General Pershing forwarded the recommendation for Moore’s commission to Washington in a cable on March 9, 1918; the confirming cable is dated March 22, 1918.10 By this time Moore was stationed at No. 69 Training Squadron just south of Narborough in Norfolk. The next day, March 23, 1918, Moore was flying solo in an R.E.8 (B5130) when he tried to make a climbing turn at low altitude. The plane stalled and crashed, and he was seriously injured.11

Moore’s casualty card, from the RAF Museum in London.

I have found no details of his hospitalization or recovery, but his R.A.F. service record indicates that by August 1918 he was able to resume training, now on DH.9s, at No. 6 Training Depot Station at Boscombe Down near Salisbury. From there in mid-November 1918, shortly after the armistice, he was posted to No. 1 Fighting School at Ayr and Turnberry for a few days before being withdrawn from the R.A.F. and sent to the American Rest Camp at Knotty Ash near Liverpool.12

Detail from Moore’s R.A.F. service record.

Moore travelled home on the S. S. Lapland with a group of officers that included his fellow second Oxford detachment member John Lavalle, who had also been injured while training.13 The Lapland sailed from Liverpool on November 22, 1918, and arrived at New York on December 4, 1918.

Moore returned to the University of Wisconsin and was able to graduate with the class of 1921.14 For a time he lived in Florida, working for Photostat Corporation—hence his being described as a “Southerner” when his engagement to Ada Virginia McWhinney was announced in 1928.15 He and his wife soon settled near Rochester, New York, where they remained until their deaths in the early 1980s.16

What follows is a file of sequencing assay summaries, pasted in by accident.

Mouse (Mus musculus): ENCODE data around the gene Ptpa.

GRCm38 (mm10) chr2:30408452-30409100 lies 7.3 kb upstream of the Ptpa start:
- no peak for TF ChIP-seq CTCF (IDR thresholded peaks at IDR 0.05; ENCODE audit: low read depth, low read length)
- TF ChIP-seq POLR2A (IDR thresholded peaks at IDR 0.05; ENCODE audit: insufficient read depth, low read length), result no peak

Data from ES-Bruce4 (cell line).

mrsmcq July 20, 2020


(For complete bibliographic entries, please consult the list of works and web pages cited.)

1  Moore’s place and date of birth are taken from U.S., World War II Draft Registration Cards, 1942, record for Charles Francis Moore. His place and date of death are taken from “Deaths (Monroe County) [1983].”  The picture of Moore is a yearbook photo, taken from p. 133 of Coxon, ed., The 1922 Badger, and is the only image of Moore I have been able to find.

2  See Cary, John Cary the Plymouth Pilgrim, pp. 235–36 (section 238), on Moore’s maternal great-grandfather and grandfather; and Webster, History and Genealogy of the Gov. John Webster Family of Connecticut, p. 736, on his maternal grandmother.

3  See Lambert, Roger Lambert and His Descendants, p. 14, on Moore’s Lambert and Rogers ancestors.

4  On Moore’s family, see documents available at; on his father, see, for example, “Stadt-Neuigkeiten,” p. 5.

5  The Badger 1917, p. 448.

6  “Ground School Graduations [for September 1, 1917].”

7  See Hooper, Somewhere in France, Chapter 1.

8  Foss, Papers, “Cadets of Italian Detachment Posted Dec 3rd.”

9  See The National Archives (United Kingdom), Royal Air Force officers’ service records 1918–1919, record for Charles Francis Moore.

10  Cablegrams 702-S and 967-R.

11  See “Moore, C.F.”

12  See Moore’s R.A.F. service record, cited above.

13  See War Department. Office of the Quartermaster General. Army Transport Service, Lists of Incoming Passengers, 1917 – 1938, Passenger list for Casual Officers, Air Service, on S. S. Lapland.

14  Coxon, ed., The 1922 Badger, p. 133.

15  “Miss Ada McWhinney to Wed Southerner.”

16  “Deaths (Monroe County)” [1982] and “Deaths (Monroe County” [1983].